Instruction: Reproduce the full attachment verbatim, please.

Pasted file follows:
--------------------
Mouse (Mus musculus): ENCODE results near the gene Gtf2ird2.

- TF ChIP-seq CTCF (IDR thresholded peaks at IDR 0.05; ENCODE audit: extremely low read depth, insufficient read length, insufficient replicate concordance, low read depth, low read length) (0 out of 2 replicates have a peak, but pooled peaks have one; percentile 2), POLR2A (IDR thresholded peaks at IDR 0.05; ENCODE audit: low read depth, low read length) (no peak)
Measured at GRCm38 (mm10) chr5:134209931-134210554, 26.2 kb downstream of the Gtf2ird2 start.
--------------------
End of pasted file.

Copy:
Mouse (Mus musculus): ENCODE results near the gene Gtf2ird2.

- TF ChIP-seq CTCF (IDR thresholded peaks at IDR 0.05; ENCODE audit: extremely low read depth, insufficient read length, insufficient replicate concordance, low read depth, low read length) (0 out of 2 replicates have a peak, but pooled peaks have one; percentile 2), POLR2A (IDR thresholded peaks at IDR 0.05; ENCODE audit: low read depth, low read length) (no peak)
Measured at GRCm38 (mm10) chr5:134209931-134210554, 26.2 kb downstream of the Gtf2ird2 start.